I am not sure what you mean by a "three-dimensional mesh". Marching cubes performs the same task as Matlab's isosurface function: it creates a surface mesh of triangles that passes through volumetric grayscale data at a constant grayscale value. If this is what you want, marching cubes might be an appropriate tool. If you are looking for a three-dimensional volumetric mesh (e.g., a connected mesh of tetrahedra that occupies volume), it is not an appropriate tool. Before working on your 2nd problem (example of passing the arguments to the code), it makes sense to ensure that marching cubes is appropriate for your task.

Peter Hammer

Dear brhm, the marching cubes method was developed for segmenting volumetric grayscale data. For grayscale data, ISO defined the grayscale value at which to construct the isosurface. For logical data, verying the isovalue between zero and one will not have much effect on the ouput surface...because the isosurface will always pass through the same voxel edges. Why is your CT data in the form of a logical 3D matrix?

Marcos Albarracin

Hi, Dr. Peter,

Thank you very much for your code.
I have two problem.
Firts i am new in the topic.
My goal is to build a three-dimensional mesh from a set of tomographic images of a porous medium.

I would like to know how your code would help me in my goal.

On the other hand like you could give a small example of how to run your code because I'm not getting.

Very thanks


Hello Dr. Peter,

Thank you very much for your code. I'm planning to use your code to get faces and vertices informations which are critical for me. I executed your code with different ISO values (between 0 and 1 ) by holding other parameters the same for my logical 3D matrix which is loaded by CT slices and couldn't figure out how it works. What's the deal with ISO? I'd be really grateful if you could explain me how ISO affects the output. Thank you for your helps in advance.


[F,V] = MarchingCubes(X,Y,Z,C,???ISO???)

Peter Hammer

Dear iul,
You must first load the CT slices into a single 3d matrix, much like Hwathanie has done in the code fragment in the comments below. Have you been able to do this?


Hello Dr,Peter,
Hello all,
Thank you very much for your code.
can u help me in my request of 3 jan 2015.


Peter Hammer

Dear Hwathanie,
For the CT data that I read, it was necessary to use big-endian byte ordering when reading the file. E.G.,


Does this solve your problem?



Hello Dr.Petter,

Could you help me plz.
i have multiple Ct-scan slices of paratoid galnde(dicom file),and i want to make a 3D reconstruction .so how to create my 3d grid from these slices???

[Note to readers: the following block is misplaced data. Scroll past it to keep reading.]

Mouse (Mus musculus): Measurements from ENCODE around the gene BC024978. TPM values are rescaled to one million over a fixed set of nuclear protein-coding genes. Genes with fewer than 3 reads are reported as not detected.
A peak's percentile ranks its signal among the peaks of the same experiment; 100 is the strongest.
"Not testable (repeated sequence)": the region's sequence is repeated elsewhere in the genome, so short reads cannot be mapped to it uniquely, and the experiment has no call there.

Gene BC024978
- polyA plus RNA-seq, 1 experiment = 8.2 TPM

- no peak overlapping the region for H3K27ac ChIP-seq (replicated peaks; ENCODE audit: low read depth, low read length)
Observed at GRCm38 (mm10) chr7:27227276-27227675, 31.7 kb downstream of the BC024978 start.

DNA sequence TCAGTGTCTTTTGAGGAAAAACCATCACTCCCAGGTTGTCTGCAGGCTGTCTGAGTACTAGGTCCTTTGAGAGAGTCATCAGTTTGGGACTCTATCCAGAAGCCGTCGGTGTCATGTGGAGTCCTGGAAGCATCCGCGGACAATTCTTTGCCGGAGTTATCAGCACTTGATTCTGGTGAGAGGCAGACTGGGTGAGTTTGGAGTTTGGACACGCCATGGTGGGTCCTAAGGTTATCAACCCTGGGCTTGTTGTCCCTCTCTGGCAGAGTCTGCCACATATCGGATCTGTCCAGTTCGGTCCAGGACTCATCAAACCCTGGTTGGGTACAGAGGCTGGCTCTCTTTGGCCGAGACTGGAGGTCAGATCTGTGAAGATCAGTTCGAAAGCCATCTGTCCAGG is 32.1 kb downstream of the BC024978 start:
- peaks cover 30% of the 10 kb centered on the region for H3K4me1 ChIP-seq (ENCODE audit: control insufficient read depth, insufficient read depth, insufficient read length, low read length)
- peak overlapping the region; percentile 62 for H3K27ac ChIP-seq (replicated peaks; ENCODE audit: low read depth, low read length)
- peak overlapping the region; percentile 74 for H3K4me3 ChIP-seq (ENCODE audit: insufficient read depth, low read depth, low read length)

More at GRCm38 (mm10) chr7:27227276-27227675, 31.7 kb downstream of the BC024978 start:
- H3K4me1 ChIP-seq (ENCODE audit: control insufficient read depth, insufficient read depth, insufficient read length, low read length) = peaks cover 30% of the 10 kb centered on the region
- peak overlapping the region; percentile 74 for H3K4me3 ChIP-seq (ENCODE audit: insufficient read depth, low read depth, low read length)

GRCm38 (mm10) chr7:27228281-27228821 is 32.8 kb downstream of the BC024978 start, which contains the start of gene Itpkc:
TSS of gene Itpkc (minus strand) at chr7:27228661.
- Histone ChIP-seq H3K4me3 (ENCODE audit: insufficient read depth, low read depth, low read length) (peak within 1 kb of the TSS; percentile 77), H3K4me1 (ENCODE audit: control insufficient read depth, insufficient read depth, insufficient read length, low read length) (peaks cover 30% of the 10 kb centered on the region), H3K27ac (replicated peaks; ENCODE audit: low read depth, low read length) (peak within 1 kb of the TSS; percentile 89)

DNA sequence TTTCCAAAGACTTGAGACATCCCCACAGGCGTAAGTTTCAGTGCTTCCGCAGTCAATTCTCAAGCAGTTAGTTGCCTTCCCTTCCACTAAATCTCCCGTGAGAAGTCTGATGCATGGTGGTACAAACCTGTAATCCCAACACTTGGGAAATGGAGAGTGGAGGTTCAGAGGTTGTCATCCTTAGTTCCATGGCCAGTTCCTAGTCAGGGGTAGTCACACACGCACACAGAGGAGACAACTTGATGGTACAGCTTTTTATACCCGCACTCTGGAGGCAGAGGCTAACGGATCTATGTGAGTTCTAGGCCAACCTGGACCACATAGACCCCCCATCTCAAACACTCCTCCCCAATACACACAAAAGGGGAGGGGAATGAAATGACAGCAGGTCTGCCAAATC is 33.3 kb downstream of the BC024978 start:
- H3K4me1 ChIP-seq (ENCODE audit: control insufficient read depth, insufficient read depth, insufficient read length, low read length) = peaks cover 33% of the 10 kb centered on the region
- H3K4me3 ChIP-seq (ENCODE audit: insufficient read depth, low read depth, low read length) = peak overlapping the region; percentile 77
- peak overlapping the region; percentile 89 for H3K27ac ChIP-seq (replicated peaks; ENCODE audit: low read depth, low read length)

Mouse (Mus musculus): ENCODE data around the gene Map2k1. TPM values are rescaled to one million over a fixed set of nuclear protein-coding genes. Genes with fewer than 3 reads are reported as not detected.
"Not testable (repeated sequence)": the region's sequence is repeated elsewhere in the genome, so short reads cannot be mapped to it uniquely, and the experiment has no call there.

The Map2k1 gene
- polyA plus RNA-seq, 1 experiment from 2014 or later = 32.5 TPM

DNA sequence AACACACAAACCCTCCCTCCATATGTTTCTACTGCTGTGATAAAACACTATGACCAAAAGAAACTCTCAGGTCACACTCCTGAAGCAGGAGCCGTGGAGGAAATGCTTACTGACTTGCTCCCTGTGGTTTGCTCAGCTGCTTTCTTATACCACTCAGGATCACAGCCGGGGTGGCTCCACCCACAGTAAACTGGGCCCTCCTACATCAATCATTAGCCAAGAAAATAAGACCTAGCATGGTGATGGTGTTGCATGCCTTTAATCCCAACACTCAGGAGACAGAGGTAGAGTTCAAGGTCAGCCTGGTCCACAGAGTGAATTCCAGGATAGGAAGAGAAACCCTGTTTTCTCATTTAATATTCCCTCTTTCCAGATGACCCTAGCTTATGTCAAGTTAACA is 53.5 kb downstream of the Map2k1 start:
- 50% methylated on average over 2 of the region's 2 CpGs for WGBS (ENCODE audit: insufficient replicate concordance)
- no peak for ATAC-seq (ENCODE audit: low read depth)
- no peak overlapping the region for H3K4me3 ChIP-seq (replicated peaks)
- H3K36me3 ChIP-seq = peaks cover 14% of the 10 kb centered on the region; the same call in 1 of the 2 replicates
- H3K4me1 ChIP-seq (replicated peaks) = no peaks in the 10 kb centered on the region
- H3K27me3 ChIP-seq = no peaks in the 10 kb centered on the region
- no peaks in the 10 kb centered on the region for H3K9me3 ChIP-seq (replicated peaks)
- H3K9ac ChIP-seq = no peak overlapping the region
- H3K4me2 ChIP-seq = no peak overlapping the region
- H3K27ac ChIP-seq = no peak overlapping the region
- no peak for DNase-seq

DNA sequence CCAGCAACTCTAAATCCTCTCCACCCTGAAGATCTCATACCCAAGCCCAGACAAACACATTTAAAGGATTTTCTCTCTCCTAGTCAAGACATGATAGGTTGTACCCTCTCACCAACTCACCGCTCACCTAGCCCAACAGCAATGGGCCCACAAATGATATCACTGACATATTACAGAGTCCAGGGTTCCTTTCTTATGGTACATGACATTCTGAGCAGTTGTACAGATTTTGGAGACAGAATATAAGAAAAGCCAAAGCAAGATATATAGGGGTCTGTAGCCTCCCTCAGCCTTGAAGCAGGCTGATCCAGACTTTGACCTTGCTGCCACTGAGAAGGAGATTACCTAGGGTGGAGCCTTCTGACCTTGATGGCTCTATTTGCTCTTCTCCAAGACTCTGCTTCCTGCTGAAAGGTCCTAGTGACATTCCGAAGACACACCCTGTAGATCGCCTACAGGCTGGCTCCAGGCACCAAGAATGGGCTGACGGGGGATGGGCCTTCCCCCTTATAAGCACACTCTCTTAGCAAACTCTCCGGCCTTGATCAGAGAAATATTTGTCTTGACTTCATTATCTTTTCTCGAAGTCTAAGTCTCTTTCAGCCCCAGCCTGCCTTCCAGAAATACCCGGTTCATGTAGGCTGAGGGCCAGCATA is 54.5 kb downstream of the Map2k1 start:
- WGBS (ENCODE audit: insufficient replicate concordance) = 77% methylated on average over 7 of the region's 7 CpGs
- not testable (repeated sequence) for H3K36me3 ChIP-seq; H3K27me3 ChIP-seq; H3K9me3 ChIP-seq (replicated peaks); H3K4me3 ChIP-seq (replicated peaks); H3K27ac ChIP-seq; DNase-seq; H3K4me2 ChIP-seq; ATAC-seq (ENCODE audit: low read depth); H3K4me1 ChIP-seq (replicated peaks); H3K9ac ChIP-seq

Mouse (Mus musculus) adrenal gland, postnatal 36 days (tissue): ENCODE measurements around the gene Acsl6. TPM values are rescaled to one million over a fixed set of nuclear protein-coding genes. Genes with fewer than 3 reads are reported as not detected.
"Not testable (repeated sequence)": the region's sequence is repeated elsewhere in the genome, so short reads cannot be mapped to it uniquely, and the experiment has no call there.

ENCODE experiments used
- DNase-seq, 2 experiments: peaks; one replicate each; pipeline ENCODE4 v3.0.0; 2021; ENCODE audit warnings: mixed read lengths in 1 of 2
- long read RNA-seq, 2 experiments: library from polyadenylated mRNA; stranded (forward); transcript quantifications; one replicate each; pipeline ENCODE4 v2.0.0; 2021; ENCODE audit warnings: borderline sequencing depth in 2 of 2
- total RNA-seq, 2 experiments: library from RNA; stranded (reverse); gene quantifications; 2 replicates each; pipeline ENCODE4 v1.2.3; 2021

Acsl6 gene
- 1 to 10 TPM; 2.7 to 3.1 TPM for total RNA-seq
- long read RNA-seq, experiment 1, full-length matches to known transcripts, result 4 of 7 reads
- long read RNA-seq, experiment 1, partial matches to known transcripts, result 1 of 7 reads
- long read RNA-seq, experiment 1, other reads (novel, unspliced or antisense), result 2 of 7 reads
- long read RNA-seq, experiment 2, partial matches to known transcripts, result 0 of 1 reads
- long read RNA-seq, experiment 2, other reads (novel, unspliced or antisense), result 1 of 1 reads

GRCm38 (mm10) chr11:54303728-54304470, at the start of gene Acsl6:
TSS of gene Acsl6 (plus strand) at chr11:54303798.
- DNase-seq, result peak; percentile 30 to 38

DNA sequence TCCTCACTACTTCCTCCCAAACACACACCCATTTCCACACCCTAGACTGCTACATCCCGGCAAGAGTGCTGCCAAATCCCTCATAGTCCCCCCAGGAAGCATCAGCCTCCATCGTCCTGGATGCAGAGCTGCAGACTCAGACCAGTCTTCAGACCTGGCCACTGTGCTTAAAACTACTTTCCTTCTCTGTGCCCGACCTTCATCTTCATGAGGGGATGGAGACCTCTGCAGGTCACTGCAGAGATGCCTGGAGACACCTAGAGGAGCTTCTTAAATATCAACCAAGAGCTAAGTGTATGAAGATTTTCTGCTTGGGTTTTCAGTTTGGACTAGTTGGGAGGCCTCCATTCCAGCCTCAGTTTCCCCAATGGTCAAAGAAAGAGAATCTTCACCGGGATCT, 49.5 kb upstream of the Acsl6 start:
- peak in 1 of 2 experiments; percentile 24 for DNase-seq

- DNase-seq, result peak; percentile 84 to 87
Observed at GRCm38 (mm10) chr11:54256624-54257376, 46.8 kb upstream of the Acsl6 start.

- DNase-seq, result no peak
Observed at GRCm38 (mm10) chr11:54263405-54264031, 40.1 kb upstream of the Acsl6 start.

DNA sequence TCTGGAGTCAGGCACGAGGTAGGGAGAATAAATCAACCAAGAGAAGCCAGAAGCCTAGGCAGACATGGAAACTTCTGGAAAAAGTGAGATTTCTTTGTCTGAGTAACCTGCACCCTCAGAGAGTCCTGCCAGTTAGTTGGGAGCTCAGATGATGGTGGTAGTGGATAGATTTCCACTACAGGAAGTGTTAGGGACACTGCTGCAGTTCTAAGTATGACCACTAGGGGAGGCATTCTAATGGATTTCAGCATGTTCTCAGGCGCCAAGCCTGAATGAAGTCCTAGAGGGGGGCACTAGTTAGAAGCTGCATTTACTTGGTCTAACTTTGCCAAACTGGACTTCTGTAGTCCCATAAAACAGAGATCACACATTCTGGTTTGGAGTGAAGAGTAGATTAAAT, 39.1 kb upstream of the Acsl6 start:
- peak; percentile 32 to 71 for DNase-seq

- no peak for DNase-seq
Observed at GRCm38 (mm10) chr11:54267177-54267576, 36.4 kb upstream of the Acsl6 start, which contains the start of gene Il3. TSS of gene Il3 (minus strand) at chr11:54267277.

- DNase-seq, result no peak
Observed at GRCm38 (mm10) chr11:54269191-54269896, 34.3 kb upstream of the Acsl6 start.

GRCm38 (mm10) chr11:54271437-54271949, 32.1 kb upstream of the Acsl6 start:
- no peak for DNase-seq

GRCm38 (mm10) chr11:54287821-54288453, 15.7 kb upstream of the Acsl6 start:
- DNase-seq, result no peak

Hello Peter, Thank you very much for your code. I was trying to use it with the bunny data set provided in [] with the following Matlab code.

for i = 1:361
fid = fopen(strcat('bunny\',num2str(i)));
v(:,:,i) = reshape(fread(fid, inf, '*uint16'), [512 512]);

[x y z] = meshgrid(1:512, 1:512, 1:361);
x = single(x);
y = single(y);
z = single(z);

[F,V] = MarchingCubes(x,y,z,v,500);

This took a long time and gave me an output like this []. Could you please tell how to correctly use your code.

Peter Hammer

Rao - The function is not flexible with input and output arguments. To properly choose the input arguments, please read the long section of commented text at the beginning of the mfile. I cannot answer your question about antenna design without knowing more about your approach. What type of image/data are you passing to marching cubes?

nageswara rao

hi peter,
it shows an error
Error using ==> MarchingCubes at 33
wrong number of input and/or output arguments
can i use it for antenna designs?

Peter Hammer

Vivek - It could be that the isovalue needs to be adjusted. I have noticed that when image is somewhat noisy and I choose too low an isovalue, the resulting surface is noisy as you describe.

vivek Kandasamy

Hi Peter, I have tried to create a mesh from volumetric CT data. But the final surface has spiky triangles on the surface creating an uneven surface. How can i avoid this?

Itzik Ben Shabat

Peter Hammer

Vedpal - Marching cubes is an algorithm to produce a mesh of a surface at a given isovalue contained within 3d volumetric data. In other words, it identifies only bounding surfaces and does not fill the volume within the boundaries with "3-d" mesh elements like tetrahedra or cubes. You will have to come up with a meshing algorithm to do this...or find a software package that can do this.

dai hong

Thanks Peter!

Vedpal Singh

Thanks Peter, for your valuable suggestion.

Regarding the 2nd question:
Using marching cube, I got a 3D result. But this result is not perfect because resultant 3D area is not perfectly filled. Boundary is clear but some inside space is vacant.